Spoiler for Episode 24 notes:
    [02:20.86] Infernal King

    This also comes up in episode 23, but this seemed like a better place to go into it. The term we're translating as "Infernal King" or "Infernal Majesty" (depending on context) is "Daimaoh" in Japanese. More directly, it translates as "Great Demon King." That said, Kakuranger's dialogue tend to use it more as a title than as a name, a bit similar to how the yokai Gashadokuro goes by the title Young Prince Junior. We decided to translate it in a similar style, so it would sound appropriately like an ominous noble title.

    [09:53.80] The Heavenly Triad that reigns over this world.

    Here's a plot beat that should be familiar to Zyuranger fans-- we find out the robots are actually deities. In this case, Sandayuu calls them the "san shinsho" or "Three Protective Deities." The "shinshou" term is usually used in folklore to describe the "juni shinsho" or Twelve Heavenly Generals, a group of deities that work in the service of a particular Buddha. To riff on this common title, and to emphasize how they stand in opposition to the Infernal King, we opted to call them the Heavenly Triad.

    [10:02.74] Great Kakure Shogun

    This robot's name is Kakure Daishogun in Japanese. Typically we don't translate "Kakure" in this show (which means "hidden"), since its use tends to just reference the team's name. "Daishogun" can be read two ways, either as combining "Big" and "Shogun," or as the Japanese name for mythic figures otherwise known in English as the Eight Taoist Immortals. After some back and forth, we decided to go with "Great Kakure Shogun," to preserve the vague military rank theming in the names. If you want to call him the Kakure Immortal or whatever else in your subs, feel free. There doesn't seem to be any sort of clear theming behind the name scheme of the various robots, though it's been suggested that they reflect different samurai or military ranks.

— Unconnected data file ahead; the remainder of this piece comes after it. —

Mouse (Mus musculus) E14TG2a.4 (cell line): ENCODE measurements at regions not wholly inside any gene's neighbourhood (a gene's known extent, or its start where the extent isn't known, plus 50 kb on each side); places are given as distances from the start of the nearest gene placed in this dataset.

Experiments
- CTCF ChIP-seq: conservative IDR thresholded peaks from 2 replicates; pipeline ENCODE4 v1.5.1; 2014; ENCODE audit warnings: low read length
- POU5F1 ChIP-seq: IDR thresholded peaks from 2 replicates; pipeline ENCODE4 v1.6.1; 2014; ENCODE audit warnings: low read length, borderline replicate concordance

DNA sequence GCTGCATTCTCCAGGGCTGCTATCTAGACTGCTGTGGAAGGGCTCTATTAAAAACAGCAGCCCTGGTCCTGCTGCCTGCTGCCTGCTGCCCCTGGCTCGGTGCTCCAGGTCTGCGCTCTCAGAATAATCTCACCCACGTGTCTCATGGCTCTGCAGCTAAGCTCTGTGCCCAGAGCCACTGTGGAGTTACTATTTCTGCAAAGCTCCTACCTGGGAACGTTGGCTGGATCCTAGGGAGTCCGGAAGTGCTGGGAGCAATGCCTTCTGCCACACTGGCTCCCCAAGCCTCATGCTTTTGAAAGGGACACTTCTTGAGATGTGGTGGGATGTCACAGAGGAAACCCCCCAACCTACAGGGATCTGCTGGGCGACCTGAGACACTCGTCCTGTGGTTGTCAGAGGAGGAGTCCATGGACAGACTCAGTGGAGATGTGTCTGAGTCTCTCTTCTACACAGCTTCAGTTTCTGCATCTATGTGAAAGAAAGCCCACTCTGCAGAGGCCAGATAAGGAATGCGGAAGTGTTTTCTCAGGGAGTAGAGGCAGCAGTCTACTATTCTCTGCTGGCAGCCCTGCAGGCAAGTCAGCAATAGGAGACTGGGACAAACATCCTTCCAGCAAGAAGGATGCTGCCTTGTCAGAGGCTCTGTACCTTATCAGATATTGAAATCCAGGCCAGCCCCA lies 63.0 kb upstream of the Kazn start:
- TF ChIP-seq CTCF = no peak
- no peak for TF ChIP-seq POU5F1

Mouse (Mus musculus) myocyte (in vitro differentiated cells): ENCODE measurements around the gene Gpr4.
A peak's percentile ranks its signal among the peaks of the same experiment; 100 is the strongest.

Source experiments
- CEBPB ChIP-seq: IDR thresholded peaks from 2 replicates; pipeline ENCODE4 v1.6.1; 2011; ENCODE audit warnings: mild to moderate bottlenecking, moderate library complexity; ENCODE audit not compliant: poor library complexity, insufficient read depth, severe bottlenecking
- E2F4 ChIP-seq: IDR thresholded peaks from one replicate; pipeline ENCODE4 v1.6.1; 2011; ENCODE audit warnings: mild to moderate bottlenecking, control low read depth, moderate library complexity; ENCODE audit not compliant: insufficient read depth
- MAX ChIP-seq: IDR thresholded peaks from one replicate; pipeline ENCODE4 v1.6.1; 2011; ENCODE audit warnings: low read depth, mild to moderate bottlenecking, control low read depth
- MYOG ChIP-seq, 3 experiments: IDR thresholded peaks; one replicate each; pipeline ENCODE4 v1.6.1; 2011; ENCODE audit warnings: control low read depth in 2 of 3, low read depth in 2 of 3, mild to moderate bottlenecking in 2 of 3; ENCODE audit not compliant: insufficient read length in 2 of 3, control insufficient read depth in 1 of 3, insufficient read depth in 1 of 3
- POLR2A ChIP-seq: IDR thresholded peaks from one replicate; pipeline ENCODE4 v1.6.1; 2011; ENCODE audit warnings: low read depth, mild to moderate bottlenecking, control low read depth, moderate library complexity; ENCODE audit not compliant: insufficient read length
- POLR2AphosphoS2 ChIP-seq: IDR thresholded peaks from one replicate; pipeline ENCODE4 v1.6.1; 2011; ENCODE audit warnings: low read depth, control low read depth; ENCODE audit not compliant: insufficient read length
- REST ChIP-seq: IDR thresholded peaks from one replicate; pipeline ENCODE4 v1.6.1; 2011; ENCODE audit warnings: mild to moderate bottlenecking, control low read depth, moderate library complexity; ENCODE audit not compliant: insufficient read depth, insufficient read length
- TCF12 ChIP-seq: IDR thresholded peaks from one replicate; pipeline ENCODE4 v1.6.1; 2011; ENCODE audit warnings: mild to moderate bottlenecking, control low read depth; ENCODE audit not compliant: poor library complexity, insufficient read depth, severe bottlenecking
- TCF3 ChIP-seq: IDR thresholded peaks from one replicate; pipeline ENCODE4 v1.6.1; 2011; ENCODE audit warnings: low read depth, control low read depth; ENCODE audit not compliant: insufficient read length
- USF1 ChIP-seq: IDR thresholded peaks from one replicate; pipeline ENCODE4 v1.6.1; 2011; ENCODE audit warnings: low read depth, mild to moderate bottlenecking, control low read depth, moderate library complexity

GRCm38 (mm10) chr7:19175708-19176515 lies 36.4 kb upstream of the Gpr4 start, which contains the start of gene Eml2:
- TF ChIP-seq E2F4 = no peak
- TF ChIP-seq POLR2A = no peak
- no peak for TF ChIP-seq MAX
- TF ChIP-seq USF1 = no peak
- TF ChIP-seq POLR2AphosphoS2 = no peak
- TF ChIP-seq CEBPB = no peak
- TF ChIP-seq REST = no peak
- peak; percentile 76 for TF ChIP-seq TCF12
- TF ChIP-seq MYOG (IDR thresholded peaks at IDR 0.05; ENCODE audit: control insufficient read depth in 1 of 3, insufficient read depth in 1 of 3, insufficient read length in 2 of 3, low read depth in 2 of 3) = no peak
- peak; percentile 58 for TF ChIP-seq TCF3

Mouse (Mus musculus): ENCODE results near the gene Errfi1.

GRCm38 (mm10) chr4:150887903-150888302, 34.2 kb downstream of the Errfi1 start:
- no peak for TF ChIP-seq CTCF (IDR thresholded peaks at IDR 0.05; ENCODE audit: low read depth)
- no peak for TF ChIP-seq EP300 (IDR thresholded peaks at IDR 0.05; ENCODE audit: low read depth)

[16:43.42] ... is built on heart, technique, and body.

    What Sandayuu is talking about here is a martial arts principle called "shin-gi-tai" in Japanese. While there's a lot of different accepted ways to translate this phrase into English, we opted to go with one that Sentai fans seemed likely to be familiar with already. The shin-gi-tai that Sandayuu is talking about here is absolutely the same one that a lot of Gekiranger fans will recognize.

    [18:00.48] With this, Ninja Squad Kakuranger Part 1 comes to an end!

    This is not really a translation note, so much as a footnote about the show. The idea of episode 24 being the end of "Part 1" came as a big surprise at the time, and lead to speculation that the show had been retooled. This was a fairly reasonable conclusion to draw at the time, as Kakuranger's ratings had begun to sag consistently after episode 12. Members of Kakuranger's production staff have denied that this was the case, and said that it was always the plan to break the show up into different "chapters" that would be written in slightly different styles. We tend to think the creators are being truthful on the matter, but feel free to draw your own conclusions. Regardless, the "Youth Battle Saga" that comprises Part 2 of Kakuranger will be in some ways a different show than what came before it, and in other ways, not very different at all.

    Spoiler for Episode 25 notes:
    [07:39.62] Ittan-Momen

    Ittan-Momen is another tsukomogami-type yokai, a yokai born from an object that reached its 100th birtday. In Ittan-Momen's case, the object would be a strip or roll of cotton cloth. The yokai's name literally means "one bolt of cotton cloth."